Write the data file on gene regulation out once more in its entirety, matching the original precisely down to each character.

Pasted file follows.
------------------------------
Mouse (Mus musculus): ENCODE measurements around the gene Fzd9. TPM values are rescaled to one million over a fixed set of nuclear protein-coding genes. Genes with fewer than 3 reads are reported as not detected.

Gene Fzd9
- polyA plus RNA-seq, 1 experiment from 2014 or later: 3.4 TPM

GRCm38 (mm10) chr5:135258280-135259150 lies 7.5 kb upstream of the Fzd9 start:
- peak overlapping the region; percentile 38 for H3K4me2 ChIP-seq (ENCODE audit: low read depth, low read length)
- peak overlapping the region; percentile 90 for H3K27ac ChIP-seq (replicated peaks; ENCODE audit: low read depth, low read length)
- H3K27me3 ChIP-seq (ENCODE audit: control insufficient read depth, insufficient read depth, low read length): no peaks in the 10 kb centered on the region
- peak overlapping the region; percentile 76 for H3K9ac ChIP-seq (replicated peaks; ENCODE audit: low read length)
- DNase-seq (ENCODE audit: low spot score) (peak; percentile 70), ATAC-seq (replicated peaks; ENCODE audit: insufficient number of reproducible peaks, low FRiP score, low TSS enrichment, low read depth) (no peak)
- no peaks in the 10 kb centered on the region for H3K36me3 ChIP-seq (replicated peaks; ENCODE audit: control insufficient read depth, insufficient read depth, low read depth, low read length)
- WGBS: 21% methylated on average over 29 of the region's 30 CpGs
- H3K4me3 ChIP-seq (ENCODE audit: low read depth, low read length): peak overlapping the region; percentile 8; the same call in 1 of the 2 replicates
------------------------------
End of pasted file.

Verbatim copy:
Mouse (Mus musculus): ENCODE measurements around the gene Fzd9. TPM values are rescaled to one million over a fixed set of nuclear protein-coding genes. Genes with fewer than 3 reads are reported as not detected.

Gene Fzd9
- polyA plus RNA-seq, 1 experiment from 2014 or later: 3.4 TPM

GRCm38 (mm10) chr5:135258280-135259150 lies 7.5 kb upstream of the Fzd9 start:
- peak overlapping the region; percentile 38 for H3K4me2 ChIP-seq (ENCODE audit: low read depth, low read length)
- peak overlapping the region; percentile 90 for H3K27ac ChIP-seq (replicated peaks; ENCODE audit: low read depth, low read length)
- H3K27me3 ChIP-seq (ENCODE audit: control insufficient read depth, insufficient read depth, low read length): no peaks in the 10 kb centered on the region
- peak overlapping the region; percentile 76 for H3K9ac ChIP-seq (replicated peaks; ENCODE audit: low read length)
- DNase-seq (ENCODE audit: low spot score) (peak; percentile 70), ATAC-seq (replicated peaks; ENCODE audit: insufficient number of reproducible peaks, low FRiP score, low TSS enrichment, low read depth) (no peak)
- no peaks in the 10 kb centered on the region for H3K36me3 ChIP-seq (replicated peaks; ENCODE audit: control insufficient read depth, insufficient read depth, low read depth, low read length)
- WGBS: 21% methylated on average over 29 of the region's 30 CpGs
- H3K4me3 ChIP-seq (ENCODE audit: low read depth, low read length): peak overlapping the region; percentile 8; the same call in 1 of the 2 replicates